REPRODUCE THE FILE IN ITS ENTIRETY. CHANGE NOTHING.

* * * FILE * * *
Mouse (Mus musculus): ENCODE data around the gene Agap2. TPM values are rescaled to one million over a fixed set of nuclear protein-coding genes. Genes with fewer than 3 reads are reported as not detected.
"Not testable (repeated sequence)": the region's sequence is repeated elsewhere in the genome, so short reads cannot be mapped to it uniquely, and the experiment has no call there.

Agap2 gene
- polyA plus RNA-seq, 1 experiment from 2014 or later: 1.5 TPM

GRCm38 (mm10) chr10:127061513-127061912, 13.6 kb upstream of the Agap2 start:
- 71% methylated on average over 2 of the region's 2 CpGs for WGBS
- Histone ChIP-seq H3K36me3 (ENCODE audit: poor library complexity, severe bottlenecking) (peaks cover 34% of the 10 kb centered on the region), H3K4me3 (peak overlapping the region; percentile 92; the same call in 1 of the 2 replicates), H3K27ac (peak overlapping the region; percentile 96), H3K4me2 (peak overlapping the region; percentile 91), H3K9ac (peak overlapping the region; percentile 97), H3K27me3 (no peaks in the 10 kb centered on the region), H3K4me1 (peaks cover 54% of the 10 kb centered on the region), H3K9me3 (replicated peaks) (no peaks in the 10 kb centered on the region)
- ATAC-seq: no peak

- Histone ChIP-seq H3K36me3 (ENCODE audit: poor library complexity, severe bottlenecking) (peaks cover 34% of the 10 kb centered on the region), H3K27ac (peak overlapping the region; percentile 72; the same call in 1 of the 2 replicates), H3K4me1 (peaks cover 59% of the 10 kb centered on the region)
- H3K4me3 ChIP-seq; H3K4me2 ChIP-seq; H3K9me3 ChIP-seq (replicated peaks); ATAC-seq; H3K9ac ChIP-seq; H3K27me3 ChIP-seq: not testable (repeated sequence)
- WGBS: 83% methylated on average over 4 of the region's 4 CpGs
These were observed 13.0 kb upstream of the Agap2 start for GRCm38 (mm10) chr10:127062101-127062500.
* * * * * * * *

Mouse (Mus musculus): ENCODE data around the gene Agap2. TPM values are rescaled to one million over a fixed set of nuclear protein-coding genes. Genes with fewer than 3 reads are reported as not detected.
"Not testable (repeated sequence)": the region's sequence is repeated elsewhere in the genome, so short reads cannot be mapped to it uniquely, and the experiment has no call there.

Agap2 gene
- polyA plus RNA-seq, 1 experiment from 2014 or later: 1.5 TPM

GRCm38 (mm10) chr10:127061513-127061912, 13.6 kb upstream of the Agap2 start:
- 71% methylated on average over 2 of the region's 2 CpGs for WGBS
- Histone ChIP-seq H3K36me3 (ENCODE audit: poor library complexity, severe bottlenecking) (peaks cover 34% of the 10 kb centered on the region), H3K4me3 (peak overlapping the region; percentile 92; the same call in 1 of the 2 replicates), H3K27ac (peak overlapping the region; percentile 96), H3K4me2 (peak overlapping the region; percentile 91), H3K9ac (peak overlapping the region; percentile 97), H3K27me3 (no peaks in the 10 kb centered on the region), H3K4me1 (peaks cover 54% of the 10 kb centered on the region), H3K9me3 (replicated peaks) (no peaks in the 10 kb centered on the region)
- ATAC-seq: no peak

- Histone ChIP-seq H3K36me3 (ENCODE audit: poor library complexity, severe bottlenecking) (peaks cover 34% of the 10 kb centered on the region), H3K27ac (peak overlapping the region; percentile 72; the same call in 1 of the 2 replicates), H3K4me1 (peaks cover 59% of the 10 kb centered on the region)
- H3K4me3 ChIP-seq; H3K4me2 ChIP-seq; H3K9me3 ChIP-seq (replicated peaks); ATAC-seq; H3K9ac ChIP-seq; H3K27me3 ChIP-seq: not testable (repeated sequence)
- WGBS: 83% methylated on average over 4 of the region's 4 CpGs
These were observed 13.0 kb upstream of the Agap2 start for GRCm38 (mm10) chr10:127062101-127062500.